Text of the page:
They even took our fans and mini fridge. Do you live in a place that gets hot or humid? Feel like helping us out a little? Look online at Target or Walmart or Home Depot, find a fan you like, and then visit our GO FUND ME (linked in article) and send us that amount. You will make three sweaty guys extremely happy, and you’ll sleep better, and got 1 more point on your credits to get to heaven – sounds like a Win-Win

      What are you waiting for?

    5. Agreed. Your cut n dry thief isn’t going to cut the power or (DING DING DING) smash the router. They had to have been watching or part of the groups extended contacts. I would let the cops do their work but wouldn’t at all be surprised if someone’s cousin or brother with a substance problem is behind this. That is either someone who did a LOT of homework for 5k worth of stuff they still have to pawn/fence.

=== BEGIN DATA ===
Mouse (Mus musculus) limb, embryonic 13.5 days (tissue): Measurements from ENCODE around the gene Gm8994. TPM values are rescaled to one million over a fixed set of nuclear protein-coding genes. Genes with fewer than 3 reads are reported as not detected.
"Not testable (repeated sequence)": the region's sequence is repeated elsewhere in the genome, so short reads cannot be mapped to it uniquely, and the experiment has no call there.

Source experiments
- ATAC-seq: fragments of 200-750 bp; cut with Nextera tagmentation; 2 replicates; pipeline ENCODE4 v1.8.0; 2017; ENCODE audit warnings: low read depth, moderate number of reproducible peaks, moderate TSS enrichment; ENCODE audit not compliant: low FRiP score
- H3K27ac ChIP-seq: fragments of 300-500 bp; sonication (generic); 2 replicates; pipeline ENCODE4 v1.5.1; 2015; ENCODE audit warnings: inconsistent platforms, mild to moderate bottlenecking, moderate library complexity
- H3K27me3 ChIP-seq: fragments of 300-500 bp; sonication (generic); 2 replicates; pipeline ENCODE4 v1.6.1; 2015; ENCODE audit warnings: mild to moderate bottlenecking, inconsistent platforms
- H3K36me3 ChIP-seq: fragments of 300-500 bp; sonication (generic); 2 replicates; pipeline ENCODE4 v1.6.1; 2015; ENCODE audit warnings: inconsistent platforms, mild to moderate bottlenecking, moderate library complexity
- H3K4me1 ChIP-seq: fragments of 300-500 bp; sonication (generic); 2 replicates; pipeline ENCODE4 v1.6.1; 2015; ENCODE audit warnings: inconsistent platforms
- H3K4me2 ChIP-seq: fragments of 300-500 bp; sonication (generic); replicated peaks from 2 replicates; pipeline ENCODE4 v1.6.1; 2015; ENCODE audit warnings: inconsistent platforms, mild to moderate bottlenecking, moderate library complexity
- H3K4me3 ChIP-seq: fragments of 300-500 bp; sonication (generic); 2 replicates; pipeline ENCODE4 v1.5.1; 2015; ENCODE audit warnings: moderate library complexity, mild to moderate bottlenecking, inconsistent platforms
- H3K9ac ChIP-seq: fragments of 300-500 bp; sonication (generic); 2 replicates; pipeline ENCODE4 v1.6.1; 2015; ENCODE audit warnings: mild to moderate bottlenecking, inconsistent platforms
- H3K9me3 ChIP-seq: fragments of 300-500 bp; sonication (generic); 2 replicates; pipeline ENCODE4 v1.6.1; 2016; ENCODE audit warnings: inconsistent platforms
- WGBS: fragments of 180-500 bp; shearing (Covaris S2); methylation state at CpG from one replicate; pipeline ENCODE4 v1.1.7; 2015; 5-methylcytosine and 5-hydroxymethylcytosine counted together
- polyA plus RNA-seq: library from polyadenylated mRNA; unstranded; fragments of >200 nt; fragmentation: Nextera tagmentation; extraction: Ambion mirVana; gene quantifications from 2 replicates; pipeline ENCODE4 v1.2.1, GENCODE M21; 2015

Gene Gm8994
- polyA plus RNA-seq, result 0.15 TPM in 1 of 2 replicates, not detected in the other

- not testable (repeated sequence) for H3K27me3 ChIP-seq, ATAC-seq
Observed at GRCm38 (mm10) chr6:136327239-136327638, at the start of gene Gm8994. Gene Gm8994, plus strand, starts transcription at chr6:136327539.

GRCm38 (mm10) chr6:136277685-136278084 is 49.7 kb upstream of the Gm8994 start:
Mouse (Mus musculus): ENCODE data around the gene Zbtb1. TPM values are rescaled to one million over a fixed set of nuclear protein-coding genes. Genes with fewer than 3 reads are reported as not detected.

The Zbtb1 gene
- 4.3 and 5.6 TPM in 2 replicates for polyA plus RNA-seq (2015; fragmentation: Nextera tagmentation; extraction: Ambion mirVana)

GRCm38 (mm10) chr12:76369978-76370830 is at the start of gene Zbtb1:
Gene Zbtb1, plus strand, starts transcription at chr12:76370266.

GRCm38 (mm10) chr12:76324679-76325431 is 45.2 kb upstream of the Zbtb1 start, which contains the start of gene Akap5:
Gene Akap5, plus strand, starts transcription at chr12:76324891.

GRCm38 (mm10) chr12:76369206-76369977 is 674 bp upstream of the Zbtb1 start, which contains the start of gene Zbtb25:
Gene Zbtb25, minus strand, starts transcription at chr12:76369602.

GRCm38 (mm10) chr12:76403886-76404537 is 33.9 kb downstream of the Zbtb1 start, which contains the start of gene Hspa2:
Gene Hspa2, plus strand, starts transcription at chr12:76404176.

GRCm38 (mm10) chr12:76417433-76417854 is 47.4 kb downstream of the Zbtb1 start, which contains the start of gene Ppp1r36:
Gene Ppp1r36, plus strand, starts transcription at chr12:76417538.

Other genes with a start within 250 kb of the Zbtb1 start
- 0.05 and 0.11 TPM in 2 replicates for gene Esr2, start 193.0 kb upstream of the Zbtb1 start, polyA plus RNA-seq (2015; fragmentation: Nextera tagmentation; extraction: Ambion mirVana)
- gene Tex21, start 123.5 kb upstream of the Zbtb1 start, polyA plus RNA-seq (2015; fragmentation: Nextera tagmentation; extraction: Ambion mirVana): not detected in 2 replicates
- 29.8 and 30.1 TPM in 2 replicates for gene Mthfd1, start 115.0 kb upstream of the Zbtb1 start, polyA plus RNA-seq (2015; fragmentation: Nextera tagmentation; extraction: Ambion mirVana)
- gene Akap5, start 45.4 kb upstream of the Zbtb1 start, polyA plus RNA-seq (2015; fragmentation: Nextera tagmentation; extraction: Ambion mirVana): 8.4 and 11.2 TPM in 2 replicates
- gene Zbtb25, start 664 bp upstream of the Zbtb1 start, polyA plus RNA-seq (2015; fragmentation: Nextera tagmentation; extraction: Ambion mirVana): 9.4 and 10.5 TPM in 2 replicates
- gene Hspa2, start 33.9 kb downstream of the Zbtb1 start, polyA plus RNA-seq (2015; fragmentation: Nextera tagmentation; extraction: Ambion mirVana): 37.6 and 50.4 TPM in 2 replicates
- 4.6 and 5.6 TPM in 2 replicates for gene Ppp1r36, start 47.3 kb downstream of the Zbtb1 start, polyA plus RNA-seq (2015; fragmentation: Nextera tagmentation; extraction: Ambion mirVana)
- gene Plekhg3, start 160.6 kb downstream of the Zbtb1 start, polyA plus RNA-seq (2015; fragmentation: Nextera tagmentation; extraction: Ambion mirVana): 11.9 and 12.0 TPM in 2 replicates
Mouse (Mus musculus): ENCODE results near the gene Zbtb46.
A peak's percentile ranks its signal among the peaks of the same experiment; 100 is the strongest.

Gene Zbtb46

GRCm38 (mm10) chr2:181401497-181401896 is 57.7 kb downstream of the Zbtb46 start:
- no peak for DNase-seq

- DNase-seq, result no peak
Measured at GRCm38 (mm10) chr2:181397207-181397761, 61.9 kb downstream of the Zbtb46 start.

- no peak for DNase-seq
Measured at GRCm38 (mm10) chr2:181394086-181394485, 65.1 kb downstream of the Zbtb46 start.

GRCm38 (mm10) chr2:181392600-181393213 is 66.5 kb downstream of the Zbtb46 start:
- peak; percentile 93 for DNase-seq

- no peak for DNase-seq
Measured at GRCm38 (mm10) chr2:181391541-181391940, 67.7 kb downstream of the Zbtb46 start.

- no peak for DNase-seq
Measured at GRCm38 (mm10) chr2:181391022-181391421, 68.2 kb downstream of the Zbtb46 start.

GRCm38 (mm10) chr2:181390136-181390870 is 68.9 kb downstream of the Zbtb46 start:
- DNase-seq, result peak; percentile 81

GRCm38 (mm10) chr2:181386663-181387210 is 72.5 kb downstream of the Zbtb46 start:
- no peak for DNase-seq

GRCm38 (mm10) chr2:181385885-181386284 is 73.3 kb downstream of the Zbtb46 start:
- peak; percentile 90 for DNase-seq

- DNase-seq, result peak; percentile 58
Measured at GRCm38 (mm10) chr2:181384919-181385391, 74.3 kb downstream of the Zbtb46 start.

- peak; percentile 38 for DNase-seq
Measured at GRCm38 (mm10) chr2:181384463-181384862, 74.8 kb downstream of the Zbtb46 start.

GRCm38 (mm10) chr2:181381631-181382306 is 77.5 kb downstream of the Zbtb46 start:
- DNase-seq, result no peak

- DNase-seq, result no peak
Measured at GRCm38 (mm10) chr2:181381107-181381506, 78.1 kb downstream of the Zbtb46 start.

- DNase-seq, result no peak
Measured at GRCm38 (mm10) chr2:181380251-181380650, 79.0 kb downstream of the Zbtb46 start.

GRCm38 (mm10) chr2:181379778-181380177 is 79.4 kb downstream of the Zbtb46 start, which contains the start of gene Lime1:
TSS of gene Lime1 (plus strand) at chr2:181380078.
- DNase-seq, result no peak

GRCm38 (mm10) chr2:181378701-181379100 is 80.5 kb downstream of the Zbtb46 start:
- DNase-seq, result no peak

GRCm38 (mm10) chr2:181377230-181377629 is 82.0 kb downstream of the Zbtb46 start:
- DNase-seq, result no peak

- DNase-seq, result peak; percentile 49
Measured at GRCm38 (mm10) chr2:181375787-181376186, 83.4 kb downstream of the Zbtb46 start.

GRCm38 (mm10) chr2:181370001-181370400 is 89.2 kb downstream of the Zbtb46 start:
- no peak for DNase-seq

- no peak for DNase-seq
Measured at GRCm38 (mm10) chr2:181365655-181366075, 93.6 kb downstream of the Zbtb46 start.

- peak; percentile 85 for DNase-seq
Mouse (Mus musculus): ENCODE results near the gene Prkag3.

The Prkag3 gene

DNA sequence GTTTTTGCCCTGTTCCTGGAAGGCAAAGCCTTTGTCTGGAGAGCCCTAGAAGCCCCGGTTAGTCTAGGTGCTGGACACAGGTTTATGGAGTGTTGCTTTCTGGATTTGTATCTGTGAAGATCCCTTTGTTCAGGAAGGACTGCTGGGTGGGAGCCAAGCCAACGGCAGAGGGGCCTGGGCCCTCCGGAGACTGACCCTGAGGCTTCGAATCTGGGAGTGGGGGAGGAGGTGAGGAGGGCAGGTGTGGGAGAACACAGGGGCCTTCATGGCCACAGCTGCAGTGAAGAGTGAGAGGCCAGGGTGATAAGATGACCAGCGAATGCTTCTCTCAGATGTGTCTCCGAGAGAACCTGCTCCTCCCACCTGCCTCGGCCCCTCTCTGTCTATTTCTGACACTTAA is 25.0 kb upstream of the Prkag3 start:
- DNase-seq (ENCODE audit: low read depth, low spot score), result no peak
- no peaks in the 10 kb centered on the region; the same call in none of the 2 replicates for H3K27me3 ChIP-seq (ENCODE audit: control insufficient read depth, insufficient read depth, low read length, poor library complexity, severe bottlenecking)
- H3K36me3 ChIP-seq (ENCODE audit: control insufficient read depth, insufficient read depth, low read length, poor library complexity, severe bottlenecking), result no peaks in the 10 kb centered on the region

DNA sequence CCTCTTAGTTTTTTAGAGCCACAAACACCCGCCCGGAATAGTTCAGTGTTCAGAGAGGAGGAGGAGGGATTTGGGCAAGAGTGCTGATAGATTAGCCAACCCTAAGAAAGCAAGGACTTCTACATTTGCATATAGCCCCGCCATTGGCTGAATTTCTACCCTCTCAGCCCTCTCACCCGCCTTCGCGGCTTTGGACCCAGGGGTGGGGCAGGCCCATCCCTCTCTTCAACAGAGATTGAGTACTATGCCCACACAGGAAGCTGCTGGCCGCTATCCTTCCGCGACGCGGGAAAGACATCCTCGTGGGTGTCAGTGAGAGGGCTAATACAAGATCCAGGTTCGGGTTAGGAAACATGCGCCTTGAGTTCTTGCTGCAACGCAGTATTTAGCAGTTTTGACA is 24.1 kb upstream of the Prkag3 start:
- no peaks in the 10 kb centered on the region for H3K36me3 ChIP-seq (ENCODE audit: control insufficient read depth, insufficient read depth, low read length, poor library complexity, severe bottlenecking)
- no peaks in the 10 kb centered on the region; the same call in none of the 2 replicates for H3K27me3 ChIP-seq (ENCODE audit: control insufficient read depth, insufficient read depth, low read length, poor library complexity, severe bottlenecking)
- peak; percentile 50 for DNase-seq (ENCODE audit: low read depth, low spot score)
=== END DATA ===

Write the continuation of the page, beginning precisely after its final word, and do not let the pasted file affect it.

I am SUPER SORRY to hear this happened :( Sounds like a nice group. If I am able will be happy to toss some coins into the bucket :) Best of luck to them for the opening.

      ALSO:this sounds like a good sleuthing project for HaD users to patrol the local sales outlets and interwebs. We are known to spend an hour on DX to get a uC 35 cents cheaper haha. Hope they catch the culprit.

    6. somebody who knew what exactly was there and what was set up, definitely. The 3D printers weren’t taken because they won’t pawn as well as cordless tools will.

      Someone knew what was there either thru observation of stuff moving in, or in the loop as it was set up.